7. American Pain Society, Task Force on Pain in Infants, Children, and Adolescents;Committee on Psychosocial Aspects of Child and Family Health,. The Assessment and Management of Acute Pain in Infants, Children, and Adolescents. Pediatrics. 2001 . doi: 10.1542/peds.108.3.793 . | Open in Read by QxMD
  8. IASP Terminology. https://www.iasp-pain.org/Education/Content.aspx?ItemNumber=1698#Pain. Updated: December 14, 2017. Accessed: February 20, 2017.
  9. Leone C; Biasiotta A. Pathphysiological mechanism of neuropathic pain. Future Neurology. 2011 .
  10. Yam M: Loh YC. General Pathways of Pain Sensation and the Major Neurotransmitters Involved in Pain Regulation. International Journal of Molecular Science. 2018 .
  11. Latremoliere A, Woolf CJ. Central Sensitization: A Generator of Pain Hypersensitivity by Central Neural Plasticity. The Journal of Pain. 2009; 10 (9): p.895-926. doi: 10.1016/j.jpain.2009.06.012 . | Open in Read by QxMD
  12. Jensen TS, Finnerup NB. Allodynia and hyperalgesia in neuropathic pain: clinical manifestations and mechanisms. The Lancet Neurology. 2014; 13 (9): p.924-935. doi: 10.1016/s1474-4422(14)70102-4 . | Open in Read by QxMD
  13. Rosenquist EW. Evaluation of chronic pain in adults. In: Post TW, ed. UpToDate. Waltham, MA: UpToDate. https://www.uptodate.com/contents/evaluation-of-chronic-pain-in-adults?source=search_result&search=PRN%20medication&selectedTitle=2~150.Last updated: June 13, 2016. Accessed: February 20, 2017.
  14. Blondell RD, Azadfard M et al.. Pharmacologic therapy for acute pain.. Am Fam Physician. 2013; 87 (11): p.766-72.
  15. Blondell R, Azadfard M, Wisniewski A. Pharmacologic Therapy for Acute Pain. Am Fam Physician.. 2013 .
  16. Schrör K, Nitschmann S. Kardiovaskuläre Sicherheit von Celecoxib. Internist (Berl). 2017; 58 (8): p.863-865. doi: 10.1007/s00108-017-0260-x . | Open in Read by QxMD
  17. Rushfeldt CF, Sveinbjørnsson B, Søreide K, Vonen B. Risk of anastomotic leakage with use of NSAIDs after gastrointestinal surgery. Int J Colorectal Dis. 2011; 26 (12): p.1501-1509. doi: 10.1007/s00384-011-1285-6 . | Open in Read by QxMD
  18. Masudi T, Capitelli-McMahon H, Anwar S. Acute pain management in symptomatic cholelithiasis. World Journal of Gastrointestinal Surgery. 2016; 8 (10): p.713. doi: 10.4240/wjgs.v8.i10.713 . | Open in Read by QxMD
  19. Barr J, Fraser GL, Puntillo K, et al. Clinical Practice Guidelines for the Management of Pain, Agitation, and Delirium in Adult Patients in the Intensive Care Unit. Crit Care Med. 2013; 41 (1): p.263-306. doi: 10.1097/ccm.0b013e3182783b72 . | Open in Read by QxMD
  20. Khanna IK, Pillarisetti S. Buprenorphine - an attractive opioid with underutilized potential in treatment of chronic pain.. Journal of pain research. 2015; 8 : p.859-70. doi: 10.2147/JPR.S85951 . | Open in Read by QxMD
  21. European Association for the Study of the Liver (EASL). EASL Clinical Practice Guidelines on the prevention, diagnosis and treatment of gallstones.. J Hepatol. 2016; 65 (1): p.146-181. doi: 10.1016/j.jhep.2016.03.005 . | Open in Read by QxMD
  22. Wu S-D. Effects of narcotic analgesic drugs on human Oddi’s sphincter motility. World Journal of Gastroenterology. 2004; 10 (19): p.2901. doi: 10.3748/wjg.v10.i19.2901 . | Open in Read by QxMD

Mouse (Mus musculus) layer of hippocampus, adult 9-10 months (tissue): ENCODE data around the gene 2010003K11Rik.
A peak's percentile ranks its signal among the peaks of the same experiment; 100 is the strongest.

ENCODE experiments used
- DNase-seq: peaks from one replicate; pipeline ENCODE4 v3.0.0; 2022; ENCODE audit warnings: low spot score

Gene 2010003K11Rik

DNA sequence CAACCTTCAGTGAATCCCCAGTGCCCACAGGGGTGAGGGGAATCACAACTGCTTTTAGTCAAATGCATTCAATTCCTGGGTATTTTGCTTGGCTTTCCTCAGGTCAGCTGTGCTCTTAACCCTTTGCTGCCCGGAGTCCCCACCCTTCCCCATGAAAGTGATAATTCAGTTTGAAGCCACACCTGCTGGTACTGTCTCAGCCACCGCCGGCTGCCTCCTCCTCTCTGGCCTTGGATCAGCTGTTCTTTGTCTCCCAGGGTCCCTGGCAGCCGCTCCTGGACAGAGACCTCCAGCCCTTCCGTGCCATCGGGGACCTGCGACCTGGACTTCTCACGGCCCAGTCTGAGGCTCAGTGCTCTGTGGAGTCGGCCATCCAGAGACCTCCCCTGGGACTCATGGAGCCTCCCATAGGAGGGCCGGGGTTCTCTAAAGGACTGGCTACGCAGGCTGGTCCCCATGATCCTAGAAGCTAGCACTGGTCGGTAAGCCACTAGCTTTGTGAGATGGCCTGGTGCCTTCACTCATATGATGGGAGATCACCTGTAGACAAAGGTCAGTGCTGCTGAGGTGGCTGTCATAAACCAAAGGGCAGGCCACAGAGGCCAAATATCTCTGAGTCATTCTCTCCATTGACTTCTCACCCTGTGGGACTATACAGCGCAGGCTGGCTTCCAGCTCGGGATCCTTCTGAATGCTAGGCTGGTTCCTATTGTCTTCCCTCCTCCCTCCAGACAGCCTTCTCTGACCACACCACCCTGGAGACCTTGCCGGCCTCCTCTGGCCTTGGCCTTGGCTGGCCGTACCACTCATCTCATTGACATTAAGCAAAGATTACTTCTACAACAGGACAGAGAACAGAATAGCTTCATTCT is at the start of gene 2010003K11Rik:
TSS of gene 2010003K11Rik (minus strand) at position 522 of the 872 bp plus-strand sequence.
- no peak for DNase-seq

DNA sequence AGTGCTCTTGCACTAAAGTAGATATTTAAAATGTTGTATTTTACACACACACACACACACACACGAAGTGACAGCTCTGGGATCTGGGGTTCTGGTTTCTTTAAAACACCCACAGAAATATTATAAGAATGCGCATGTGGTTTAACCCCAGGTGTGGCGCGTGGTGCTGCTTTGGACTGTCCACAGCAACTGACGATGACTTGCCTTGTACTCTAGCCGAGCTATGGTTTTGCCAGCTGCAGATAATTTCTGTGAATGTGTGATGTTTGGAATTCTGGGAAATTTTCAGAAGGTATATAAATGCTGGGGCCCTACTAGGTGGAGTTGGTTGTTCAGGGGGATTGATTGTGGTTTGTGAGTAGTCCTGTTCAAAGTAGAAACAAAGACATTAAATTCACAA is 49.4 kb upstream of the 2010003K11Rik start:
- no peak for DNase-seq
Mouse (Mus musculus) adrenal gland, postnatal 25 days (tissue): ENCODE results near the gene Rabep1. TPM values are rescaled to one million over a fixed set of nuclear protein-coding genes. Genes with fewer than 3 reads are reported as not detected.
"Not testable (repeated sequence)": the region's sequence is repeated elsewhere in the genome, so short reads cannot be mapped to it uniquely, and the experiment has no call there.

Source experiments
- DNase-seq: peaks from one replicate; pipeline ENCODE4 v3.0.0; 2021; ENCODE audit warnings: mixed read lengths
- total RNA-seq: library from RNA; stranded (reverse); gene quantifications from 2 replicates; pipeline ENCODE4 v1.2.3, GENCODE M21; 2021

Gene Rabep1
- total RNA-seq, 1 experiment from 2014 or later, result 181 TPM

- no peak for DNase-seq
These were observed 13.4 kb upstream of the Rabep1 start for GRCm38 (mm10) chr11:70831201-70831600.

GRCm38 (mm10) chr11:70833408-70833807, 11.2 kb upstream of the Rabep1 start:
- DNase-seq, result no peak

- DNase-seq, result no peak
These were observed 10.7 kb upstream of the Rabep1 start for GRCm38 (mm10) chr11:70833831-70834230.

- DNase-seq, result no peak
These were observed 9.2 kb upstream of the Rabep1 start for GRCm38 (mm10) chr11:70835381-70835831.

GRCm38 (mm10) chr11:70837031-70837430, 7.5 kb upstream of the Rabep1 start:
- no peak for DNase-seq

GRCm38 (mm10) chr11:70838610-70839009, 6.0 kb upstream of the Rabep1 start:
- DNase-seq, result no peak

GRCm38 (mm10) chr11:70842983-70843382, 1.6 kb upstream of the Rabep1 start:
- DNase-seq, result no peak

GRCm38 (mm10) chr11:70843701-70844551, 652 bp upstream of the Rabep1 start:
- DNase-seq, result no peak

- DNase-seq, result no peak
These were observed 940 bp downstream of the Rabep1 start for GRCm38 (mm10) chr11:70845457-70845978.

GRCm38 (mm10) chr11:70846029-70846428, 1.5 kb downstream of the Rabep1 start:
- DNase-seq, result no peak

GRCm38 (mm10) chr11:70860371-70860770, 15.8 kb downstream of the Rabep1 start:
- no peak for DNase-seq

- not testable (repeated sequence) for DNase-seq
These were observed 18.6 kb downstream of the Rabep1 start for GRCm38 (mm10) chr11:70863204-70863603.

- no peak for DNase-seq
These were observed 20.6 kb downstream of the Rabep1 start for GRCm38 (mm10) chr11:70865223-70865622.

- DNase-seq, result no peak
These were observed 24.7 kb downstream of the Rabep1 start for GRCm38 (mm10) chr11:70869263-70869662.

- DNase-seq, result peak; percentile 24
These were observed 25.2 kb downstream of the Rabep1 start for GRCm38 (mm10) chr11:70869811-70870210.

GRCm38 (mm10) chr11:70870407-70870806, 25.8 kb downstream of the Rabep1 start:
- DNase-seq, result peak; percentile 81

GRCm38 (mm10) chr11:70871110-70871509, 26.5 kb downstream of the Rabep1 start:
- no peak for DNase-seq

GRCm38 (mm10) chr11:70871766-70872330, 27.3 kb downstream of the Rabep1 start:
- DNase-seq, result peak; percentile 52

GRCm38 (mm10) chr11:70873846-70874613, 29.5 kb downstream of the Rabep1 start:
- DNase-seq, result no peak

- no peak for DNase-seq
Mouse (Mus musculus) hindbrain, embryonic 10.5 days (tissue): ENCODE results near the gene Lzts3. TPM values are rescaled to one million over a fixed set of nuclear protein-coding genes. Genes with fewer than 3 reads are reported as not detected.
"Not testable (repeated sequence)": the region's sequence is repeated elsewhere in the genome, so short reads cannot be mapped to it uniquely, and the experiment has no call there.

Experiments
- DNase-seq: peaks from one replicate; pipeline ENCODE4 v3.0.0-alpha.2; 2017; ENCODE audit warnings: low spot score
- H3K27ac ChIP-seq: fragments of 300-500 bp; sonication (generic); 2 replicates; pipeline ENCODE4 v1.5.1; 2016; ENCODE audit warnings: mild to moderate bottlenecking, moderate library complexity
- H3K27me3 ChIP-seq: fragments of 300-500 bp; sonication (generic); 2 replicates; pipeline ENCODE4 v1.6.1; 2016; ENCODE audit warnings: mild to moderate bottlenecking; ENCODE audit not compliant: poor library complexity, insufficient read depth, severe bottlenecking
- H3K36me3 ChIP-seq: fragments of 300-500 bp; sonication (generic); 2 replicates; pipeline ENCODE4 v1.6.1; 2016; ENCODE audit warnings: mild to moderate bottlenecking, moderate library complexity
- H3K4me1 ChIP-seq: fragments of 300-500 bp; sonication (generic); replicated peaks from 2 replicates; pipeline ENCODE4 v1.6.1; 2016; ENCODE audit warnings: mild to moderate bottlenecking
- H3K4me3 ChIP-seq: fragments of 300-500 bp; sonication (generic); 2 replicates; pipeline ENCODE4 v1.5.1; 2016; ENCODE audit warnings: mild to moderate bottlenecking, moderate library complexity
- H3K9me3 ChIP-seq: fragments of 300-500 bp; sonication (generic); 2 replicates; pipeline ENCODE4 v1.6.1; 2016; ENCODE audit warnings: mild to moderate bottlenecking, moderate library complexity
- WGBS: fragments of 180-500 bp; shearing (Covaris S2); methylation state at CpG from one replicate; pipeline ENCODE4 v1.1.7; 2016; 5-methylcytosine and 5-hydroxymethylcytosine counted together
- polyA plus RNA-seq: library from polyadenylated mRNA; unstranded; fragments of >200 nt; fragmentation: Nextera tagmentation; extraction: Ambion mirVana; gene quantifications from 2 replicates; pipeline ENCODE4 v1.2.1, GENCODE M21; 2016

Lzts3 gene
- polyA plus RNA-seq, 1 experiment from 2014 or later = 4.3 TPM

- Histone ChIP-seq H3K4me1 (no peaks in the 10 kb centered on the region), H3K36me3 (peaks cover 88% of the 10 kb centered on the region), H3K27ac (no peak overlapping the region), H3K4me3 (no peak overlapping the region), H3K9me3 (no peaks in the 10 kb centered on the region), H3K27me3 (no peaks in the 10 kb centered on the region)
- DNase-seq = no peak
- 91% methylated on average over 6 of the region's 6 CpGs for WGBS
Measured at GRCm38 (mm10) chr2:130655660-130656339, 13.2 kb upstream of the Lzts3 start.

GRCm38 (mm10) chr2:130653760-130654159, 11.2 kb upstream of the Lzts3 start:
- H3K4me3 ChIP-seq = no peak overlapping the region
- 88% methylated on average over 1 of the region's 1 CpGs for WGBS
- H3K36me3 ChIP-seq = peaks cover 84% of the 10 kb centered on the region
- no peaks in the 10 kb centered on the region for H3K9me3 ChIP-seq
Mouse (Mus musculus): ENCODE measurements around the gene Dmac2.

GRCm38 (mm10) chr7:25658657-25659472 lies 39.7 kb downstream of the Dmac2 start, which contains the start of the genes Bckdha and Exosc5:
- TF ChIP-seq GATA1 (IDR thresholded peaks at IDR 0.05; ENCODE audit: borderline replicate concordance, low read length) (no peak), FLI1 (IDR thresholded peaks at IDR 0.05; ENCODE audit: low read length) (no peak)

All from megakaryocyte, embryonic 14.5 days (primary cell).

23. Thune A, Baker RA, Saccone GTP, Owen H, Toouli J. Differing effects of pethidine and morphine on human sphincter of Oddi motility. Br J Surg. 1990; 77 (9): p.992-995. doi: 10.1002/bjs.1800770911 . | Open in Read by QxMD
  24. McCarberg BH, Argoff CE. Topical diclofenac epolamine patch 1.3% for treatment of acute pain caused by soft tissue injury. Int J Clin Pract. 2010; 64 (11): p.1546-1553. doi: 10.1111/j.1742-1241.2010.02474.x . | Open in Read by QxMD
  25. Anitescu M, Benzon HT et al.. Advances in topical analgesics. Curr Opin Anaesthesiol. 2013; 26 (5): p.555-561. doi: 10.1097/01.aco.0000432514.00446.22 . | Open in Read by QxMD
  26. Rosenquist RW et al. Practice Guidelines for Chronic Pain Management. Anesthesiology. 2010; 112 (4): p.810-833. doi: 10.1097/aln.0b013e3181c43103 . | Open in Read by QxMD
  27. Dharmshaktu P et al. Efficacy of Antidepressants as Analgesics: A Review. J Clin Pharmacol. 2012; 52 (1): p.6-17. doi: 10.1177/0091270010394852 . | Open in Read by QxMD
  28. Moore RA et al. Amitriptyline for neuropathic pain in adults. Cochrane Database Syst Rev. 2015 . doi: 10.1002/14651858.cd008242.pub3 . | Open in Read by QxMD
  29. Subedi B, Grossberg GT. Phantom limb pain: Mechanisms and treatment approaches. Pain Res Treat. 2011; 2011 : p.1-8. doi: 10.1155/2011/864605 . | Open in Read by QxMD
  30. Marra A, Ely EW, Pandharipande PP, Patel MB. The ABCDEF Bundle in Critical Care. Crit Care Clin. 2017; 33 (2): p.225-243. doi: 10.1016/j.ccc.2016.12.005 . | Open in Read by QxMD
  31. Barr J. et al. Clinical Practice Guidelines for the Management of Pain, Agitation, and Delirium in Adult Patients in the Intensive Care Unit. Critical Care Medicine. 2013 .
  32. Le T, Bhushan V. First Aid for the USMLE Step 1 2015. McGraw-Hill Education ; 2014
  33. Le T, Bhushan V, Bagga HS. First Aid for the USMLE Step 2 CK. McGraw-Hill Medical ; 2009
  34. Wuhrman E, Cooney MF. Acute Pain: Assessment and Treatment. Acute Pain: Assessment and Treatment. New York, NY: WebMD. http://www.medscape.com/viewarticle/735034. Updated: January 3, 2011. Accessed: February 20, 2017.
  35. Rosenquist EW. Definition and pathogenesis of chronic pain. In: Post TW, ed. UpToDate. Waltham, MA: UpToDate. https://www.uptodate.com/contents/definition-and-pathogenesis-of-chronic-pain?source=search_result&search=chronic%20pain&selectedTitle=2~150#H1732188.Last updated: January 9, 2015. Accessed: February 20, 2017.
  36. WHO's cancer pain ladder for adults. http://www.who.int/cancer/palliative/painladder/en/. Updated: February 20, 2017. Accessed: February 20, 2017.
  37. Portenoy RK, Ahmed E, Keilson YY. Cancer pain management: Adjuvant analgesics (coanalgesics). In: Post TW, ed. UpToDate. Waltham, MA: UpToDate. http://www.uptodate.com/contents/cancer-pain-management-adjuvant-analgesics-coanalgesics.Last updated: October 27, 2016. Accessed: February 20, 2017.
  38. Singh MK. Chronic Pain Syndrome. Chronic Pain Syndrome. New York, NY: WebMD. http://emedicine.medscape.com/article/310834. Updated: January 24, 2017. Accessed: February 20, 2017.